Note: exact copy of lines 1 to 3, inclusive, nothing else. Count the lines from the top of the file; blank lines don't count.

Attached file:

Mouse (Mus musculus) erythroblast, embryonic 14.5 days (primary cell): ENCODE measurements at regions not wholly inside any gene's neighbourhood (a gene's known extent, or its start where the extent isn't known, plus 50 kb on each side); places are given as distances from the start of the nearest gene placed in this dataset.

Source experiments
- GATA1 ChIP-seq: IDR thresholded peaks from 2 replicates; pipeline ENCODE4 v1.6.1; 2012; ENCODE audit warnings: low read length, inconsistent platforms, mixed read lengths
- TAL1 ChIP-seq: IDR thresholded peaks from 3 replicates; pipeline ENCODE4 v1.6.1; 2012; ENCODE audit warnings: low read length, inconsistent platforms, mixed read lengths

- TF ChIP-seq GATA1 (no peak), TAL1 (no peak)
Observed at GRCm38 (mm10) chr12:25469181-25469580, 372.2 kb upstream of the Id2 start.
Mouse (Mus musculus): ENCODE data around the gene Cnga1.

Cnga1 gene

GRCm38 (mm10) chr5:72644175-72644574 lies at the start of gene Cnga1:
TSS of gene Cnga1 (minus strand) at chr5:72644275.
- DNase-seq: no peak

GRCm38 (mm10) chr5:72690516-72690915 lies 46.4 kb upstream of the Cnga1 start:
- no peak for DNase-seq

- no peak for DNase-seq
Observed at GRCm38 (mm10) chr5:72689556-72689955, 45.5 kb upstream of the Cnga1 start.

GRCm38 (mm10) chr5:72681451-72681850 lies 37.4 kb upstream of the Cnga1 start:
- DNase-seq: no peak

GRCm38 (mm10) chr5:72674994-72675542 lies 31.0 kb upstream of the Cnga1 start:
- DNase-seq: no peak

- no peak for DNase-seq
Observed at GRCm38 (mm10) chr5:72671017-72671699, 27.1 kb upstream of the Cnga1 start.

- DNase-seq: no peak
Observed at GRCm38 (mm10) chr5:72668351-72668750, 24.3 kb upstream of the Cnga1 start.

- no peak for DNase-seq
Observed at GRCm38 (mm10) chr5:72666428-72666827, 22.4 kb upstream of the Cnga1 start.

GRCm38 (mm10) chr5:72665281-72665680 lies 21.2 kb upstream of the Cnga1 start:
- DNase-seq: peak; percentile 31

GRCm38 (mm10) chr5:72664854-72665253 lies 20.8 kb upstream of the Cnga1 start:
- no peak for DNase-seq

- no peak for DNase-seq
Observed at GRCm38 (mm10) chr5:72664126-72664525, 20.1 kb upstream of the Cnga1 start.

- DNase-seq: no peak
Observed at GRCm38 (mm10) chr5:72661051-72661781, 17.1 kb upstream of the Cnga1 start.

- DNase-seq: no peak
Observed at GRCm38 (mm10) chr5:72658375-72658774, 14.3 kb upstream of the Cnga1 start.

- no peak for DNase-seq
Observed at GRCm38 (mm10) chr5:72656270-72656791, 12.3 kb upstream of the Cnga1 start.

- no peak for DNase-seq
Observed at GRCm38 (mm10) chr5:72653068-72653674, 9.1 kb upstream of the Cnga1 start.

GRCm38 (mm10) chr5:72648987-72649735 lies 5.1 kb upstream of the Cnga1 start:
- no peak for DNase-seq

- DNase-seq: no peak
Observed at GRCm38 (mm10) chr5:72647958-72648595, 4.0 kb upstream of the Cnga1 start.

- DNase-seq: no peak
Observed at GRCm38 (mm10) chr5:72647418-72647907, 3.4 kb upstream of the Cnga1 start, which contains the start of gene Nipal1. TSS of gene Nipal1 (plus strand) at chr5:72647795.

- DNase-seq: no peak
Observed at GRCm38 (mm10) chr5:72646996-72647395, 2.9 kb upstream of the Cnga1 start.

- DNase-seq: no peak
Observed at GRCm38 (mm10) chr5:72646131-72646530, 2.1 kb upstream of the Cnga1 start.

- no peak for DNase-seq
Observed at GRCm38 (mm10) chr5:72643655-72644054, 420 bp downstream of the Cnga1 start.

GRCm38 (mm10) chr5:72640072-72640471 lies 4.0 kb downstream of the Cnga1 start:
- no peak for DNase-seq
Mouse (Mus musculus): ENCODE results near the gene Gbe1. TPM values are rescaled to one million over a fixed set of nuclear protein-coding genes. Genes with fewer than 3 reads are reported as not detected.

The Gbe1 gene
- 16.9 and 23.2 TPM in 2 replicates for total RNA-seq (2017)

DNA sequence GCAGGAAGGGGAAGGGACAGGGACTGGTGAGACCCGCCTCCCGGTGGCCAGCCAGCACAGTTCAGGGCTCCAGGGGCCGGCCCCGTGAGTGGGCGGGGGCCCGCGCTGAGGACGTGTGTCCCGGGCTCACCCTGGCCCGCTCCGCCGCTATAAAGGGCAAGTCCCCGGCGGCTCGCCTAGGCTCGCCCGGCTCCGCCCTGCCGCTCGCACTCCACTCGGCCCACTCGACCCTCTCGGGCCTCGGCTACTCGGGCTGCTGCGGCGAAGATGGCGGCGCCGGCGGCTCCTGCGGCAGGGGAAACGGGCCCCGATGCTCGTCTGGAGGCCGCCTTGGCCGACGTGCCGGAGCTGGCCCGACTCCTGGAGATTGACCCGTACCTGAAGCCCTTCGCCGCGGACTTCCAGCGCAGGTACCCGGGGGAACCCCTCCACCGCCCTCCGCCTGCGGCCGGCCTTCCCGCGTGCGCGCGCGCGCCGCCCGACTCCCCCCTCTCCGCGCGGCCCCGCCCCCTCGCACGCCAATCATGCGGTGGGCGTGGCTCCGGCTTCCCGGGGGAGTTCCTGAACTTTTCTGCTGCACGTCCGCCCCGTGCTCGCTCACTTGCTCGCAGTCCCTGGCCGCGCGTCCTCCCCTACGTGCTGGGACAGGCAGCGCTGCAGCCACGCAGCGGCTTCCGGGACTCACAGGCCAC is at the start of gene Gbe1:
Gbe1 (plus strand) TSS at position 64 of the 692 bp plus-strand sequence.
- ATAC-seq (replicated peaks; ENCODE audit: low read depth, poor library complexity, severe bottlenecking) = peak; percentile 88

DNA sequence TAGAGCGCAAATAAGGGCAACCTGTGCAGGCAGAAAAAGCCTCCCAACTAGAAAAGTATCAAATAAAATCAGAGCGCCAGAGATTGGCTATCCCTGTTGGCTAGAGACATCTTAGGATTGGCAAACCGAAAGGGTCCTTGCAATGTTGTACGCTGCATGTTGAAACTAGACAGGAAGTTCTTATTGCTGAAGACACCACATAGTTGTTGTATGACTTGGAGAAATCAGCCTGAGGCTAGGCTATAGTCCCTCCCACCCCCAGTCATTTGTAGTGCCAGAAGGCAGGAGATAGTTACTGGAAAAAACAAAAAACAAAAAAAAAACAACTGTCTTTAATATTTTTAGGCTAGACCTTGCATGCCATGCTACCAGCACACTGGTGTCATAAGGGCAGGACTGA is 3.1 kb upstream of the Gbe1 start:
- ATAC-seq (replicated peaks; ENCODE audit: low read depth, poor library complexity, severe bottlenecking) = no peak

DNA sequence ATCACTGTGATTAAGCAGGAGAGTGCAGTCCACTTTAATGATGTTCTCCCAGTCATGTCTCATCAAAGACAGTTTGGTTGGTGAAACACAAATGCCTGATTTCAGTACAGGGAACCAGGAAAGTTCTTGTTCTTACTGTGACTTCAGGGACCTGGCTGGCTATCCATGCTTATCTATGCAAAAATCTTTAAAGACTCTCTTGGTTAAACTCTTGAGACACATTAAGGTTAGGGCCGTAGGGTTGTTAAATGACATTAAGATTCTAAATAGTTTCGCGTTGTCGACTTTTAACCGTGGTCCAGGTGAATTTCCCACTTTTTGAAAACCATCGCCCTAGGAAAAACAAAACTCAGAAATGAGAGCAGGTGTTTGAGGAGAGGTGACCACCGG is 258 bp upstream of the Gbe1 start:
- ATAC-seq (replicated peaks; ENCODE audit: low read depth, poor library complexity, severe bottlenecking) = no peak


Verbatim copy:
Mouse (Mus musculus) erythroblast, embryonic 14.5 days (primary cell): ENCODE measurements at regions not wholly inside any gene's neighbourhood (a gene's known extent, or its start where the extent isn't known, plus 50 kb on each side); places are given as distances from the start of the nearest gene placed in this dataset.

Source experiments
- GATA1 ChIP-seq: IDR thresholded peaks from 2 replicates; pipeline ENCODE4 v1.6.1; 2012; ENCODE audit warnings: low read length, inconsistent platforms, mixed read lengths